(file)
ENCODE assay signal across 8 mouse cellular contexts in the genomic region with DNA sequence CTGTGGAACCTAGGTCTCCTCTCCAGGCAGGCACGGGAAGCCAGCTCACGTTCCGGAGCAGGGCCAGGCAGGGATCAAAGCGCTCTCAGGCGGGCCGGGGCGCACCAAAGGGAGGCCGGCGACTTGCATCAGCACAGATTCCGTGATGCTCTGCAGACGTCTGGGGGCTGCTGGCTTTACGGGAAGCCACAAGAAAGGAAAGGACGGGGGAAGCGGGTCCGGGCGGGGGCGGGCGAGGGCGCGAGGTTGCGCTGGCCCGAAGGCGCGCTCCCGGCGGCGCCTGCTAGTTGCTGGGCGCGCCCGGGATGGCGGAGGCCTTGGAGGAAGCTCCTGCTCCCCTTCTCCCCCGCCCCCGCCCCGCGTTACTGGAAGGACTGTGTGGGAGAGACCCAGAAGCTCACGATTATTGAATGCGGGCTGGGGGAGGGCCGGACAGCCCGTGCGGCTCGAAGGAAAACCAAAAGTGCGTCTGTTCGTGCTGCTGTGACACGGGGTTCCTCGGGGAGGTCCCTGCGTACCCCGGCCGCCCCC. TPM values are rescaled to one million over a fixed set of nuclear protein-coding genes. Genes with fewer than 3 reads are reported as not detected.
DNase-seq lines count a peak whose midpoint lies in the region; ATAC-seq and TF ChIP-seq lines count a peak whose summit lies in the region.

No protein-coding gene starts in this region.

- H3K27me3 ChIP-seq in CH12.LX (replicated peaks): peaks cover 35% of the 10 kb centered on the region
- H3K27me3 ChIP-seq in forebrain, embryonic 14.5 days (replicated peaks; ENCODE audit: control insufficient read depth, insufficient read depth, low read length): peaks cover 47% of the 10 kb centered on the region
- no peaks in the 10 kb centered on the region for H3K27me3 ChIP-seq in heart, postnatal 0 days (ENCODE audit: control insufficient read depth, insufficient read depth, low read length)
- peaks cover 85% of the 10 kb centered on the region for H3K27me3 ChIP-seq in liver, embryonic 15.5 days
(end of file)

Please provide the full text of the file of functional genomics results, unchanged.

ENCODE assay signal across 8 mouse cellular contexts in the genomic region with DNA sequence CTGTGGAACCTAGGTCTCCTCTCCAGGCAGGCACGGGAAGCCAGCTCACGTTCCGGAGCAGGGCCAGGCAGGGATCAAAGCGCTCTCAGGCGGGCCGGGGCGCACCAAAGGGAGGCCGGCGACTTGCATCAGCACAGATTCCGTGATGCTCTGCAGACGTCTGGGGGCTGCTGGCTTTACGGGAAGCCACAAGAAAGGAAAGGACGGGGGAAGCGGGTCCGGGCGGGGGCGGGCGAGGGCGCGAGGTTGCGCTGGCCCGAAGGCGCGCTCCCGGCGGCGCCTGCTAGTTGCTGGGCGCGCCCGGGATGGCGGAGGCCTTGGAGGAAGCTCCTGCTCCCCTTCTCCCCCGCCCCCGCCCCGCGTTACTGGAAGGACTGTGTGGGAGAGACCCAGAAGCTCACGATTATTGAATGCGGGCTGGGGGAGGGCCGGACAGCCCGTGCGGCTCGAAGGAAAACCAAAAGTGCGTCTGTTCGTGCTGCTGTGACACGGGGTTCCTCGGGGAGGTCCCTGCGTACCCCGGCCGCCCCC. TPM values are rescaled to one million over a fixed set of nuclear protein-coding genes. Genes with fewer than 3 reads are reported as not detected.
DNase-seq lines count a peak whose midpoint lies in the region; ATAC-seq and TF ChIP-seq lines count a peak whose summit lies in the region.

No protein-coding gene starts in this region.

- H3K27me3 ChIP-seq in CH12.LX (replicated peaks): peaks cover 35% of the 10 kb centered on the region
- H3K27me3 ChIP-seq in forebrain, embryonic 14.5 days (replicated peaks; ENCODE audit: control insufficient read depth, insufficient read depth, low read length): peaks cover 47% of the 10 kb centered on the region
- no peaks in the 10 kb centered on the region for H3K27me3 ChIP-seq in heart, postnatal 0 days (ENCODE audit: control insufficient read depth, insufficient read depth, low read length)
- peaks cover 85% of the 10 kb centered on the region for H3K27me3 ChIP-seq in liver, embryonic 15.5 days